Methods used by computers programmed to run a 350-year-old equation may also offer answers to Bitcoin’s out-sized demand for electricity. The Great Internet Mersenne Prime Search found and confirmed the biggest known prime number, a 23-million-digit-long figure discovered with the math of 16th century French monk Marin Mersenne, according to a statement earlier this month. That effort, along with other collaborative computing methods, are advancing the science of cryptography, which is essential to creating and tracking Bitcoins.
“These ideas could be seen as intellectually connected,” said Seth Schoen, a senior technologist at San Francisco’s Electronic Frontier Foundation, which is offering a $150,000 bounty to the first person or group to discover a 100-million digit prime number. “Cryptocurrency mining could be seen as an indirect descendant of distributed computing projects.” The process of searching for prime numbers – which are at the foundation of cryptography – shows how solving tedious equations can lead to scientific breakthroughs that have practical applications.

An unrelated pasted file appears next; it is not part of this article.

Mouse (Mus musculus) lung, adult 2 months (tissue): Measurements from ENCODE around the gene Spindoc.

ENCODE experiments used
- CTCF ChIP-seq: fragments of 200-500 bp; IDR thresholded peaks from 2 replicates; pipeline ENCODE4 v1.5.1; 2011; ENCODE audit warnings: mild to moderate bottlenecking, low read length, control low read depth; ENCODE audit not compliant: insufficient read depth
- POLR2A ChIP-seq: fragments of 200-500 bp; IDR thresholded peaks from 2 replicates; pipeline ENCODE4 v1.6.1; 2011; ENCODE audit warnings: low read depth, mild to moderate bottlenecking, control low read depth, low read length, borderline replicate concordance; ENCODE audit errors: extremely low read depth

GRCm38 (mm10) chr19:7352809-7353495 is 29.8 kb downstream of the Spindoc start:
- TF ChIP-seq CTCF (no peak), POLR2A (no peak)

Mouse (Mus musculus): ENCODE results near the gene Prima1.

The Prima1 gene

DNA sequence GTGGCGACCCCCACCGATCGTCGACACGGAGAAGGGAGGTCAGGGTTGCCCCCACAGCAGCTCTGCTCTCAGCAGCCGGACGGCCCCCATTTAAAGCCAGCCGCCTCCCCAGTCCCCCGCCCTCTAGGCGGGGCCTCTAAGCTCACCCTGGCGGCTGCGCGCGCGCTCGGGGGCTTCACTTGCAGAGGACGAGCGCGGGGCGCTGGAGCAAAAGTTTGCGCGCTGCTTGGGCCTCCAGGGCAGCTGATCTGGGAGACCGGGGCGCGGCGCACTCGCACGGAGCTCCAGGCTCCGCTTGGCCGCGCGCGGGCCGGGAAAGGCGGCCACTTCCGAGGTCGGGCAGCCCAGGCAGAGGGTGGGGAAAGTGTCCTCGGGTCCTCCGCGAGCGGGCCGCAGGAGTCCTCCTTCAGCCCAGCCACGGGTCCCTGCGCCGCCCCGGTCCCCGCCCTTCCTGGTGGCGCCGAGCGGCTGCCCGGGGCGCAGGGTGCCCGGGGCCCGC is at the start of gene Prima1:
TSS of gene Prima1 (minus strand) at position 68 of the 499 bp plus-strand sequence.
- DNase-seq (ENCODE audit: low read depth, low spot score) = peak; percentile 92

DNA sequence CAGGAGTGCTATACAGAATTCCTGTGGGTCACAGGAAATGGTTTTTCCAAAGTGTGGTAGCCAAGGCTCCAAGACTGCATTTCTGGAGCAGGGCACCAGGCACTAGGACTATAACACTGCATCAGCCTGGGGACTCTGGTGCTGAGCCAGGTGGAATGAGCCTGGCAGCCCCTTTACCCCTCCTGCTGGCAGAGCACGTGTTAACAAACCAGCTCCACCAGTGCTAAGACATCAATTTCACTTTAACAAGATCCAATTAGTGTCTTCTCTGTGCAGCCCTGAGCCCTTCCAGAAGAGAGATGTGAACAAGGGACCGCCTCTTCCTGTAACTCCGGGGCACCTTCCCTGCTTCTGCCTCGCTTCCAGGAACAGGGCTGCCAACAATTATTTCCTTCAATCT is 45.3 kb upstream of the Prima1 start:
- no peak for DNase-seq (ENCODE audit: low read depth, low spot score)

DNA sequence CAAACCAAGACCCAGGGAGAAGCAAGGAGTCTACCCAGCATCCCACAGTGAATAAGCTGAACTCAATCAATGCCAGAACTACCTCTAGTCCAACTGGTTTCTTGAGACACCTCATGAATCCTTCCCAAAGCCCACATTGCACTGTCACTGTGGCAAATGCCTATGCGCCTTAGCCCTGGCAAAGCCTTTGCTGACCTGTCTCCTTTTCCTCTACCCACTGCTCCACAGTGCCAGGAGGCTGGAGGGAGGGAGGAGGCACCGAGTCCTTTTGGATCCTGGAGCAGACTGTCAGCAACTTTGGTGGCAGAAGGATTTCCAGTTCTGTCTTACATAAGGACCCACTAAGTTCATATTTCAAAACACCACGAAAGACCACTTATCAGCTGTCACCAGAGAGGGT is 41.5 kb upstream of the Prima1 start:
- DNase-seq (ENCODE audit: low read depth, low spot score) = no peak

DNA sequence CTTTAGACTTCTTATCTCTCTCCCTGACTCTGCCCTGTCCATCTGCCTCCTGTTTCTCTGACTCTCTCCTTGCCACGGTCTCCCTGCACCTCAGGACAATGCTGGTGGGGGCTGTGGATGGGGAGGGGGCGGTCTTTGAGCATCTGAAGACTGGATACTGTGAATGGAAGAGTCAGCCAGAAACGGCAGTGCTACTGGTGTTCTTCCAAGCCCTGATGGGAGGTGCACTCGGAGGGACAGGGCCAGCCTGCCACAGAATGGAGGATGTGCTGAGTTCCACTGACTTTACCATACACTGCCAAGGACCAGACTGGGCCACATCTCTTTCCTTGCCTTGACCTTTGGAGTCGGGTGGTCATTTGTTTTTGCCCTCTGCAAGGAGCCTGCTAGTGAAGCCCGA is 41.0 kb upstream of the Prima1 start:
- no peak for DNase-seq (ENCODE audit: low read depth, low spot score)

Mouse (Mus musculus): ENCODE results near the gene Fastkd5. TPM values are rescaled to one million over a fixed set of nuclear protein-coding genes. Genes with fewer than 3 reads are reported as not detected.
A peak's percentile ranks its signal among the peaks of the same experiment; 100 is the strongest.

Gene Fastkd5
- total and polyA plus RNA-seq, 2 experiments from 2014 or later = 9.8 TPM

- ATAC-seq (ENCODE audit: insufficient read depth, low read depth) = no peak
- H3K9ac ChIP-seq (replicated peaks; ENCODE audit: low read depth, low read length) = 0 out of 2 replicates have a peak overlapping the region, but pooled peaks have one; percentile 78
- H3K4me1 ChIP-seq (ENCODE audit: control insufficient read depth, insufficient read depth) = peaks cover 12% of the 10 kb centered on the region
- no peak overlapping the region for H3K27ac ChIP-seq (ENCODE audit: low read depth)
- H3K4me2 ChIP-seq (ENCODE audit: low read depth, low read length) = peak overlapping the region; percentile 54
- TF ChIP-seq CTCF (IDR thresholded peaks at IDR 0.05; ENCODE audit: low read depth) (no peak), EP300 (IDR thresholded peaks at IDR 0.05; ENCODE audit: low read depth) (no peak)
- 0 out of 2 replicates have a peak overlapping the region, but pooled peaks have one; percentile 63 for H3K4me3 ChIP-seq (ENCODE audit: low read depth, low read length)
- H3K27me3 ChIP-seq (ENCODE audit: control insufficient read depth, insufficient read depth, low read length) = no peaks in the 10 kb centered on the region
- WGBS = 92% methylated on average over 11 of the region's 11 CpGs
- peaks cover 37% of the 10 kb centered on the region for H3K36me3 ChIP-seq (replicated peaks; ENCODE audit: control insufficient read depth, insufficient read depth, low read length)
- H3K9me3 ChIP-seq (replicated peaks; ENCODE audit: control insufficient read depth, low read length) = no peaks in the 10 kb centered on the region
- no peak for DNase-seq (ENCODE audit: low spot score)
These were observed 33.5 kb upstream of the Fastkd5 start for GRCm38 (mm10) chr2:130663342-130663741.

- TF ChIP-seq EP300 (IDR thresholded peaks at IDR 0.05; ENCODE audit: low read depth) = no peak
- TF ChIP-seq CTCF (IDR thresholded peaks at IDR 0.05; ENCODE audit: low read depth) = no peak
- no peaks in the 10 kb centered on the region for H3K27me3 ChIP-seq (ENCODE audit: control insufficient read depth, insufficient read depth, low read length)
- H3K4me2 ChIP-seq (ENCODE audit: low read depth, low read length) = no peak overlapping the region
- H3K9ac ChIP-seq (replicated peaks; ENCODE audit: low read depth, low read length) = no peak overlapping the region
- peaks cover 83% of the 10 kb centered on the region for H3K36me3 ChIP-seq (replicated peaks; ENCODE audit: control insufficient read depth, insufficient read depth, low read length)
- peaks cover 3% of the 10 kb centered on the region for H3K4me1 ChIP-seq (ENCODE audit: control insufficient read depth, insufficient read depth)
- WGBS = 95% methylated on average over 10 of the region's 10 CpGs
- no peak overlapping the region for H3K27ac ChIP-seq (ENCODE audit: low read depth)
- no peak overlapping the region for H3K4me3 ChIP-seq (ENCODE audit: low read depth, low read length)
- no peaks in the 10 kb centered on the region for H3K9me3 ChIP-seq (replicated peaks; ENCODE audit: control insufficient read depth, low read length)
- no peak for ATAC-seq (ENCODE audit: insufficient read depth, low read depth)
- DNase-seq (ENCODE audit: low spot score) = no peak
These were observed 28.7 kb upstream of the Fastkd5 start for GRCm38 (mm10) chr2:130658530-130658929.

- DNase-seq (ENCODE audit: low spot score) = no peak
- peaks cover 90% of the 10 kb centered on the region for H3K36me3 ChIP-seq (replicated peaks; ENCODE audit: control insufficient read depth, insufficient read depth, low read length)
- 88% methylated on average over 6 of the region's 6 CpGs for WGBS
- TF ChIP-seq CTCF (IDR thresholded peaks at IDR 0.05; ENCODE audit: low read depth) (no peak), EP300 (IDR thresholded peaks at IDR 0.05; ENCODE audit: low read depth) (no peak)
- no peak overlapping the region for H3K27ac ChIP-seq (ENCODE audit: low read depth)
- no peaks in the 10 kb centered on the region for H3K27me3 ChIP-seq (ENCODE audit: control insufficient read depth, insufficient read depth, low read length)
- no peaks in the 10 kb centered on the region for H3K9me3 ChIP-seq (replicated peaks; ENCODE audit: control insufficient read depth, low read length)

The meteoric rise of Bitcoin and other cryptocurrencies is stirring debate at the highest levels of monetary policy making. Adherents are betting that trust in its blockchain technology for tracking transactions will eventually revolutionize how value is stored and transmitted. Detractors point to the massive energy consumed by the computers that are used to solve the mundane mathematical equations that keep the system going.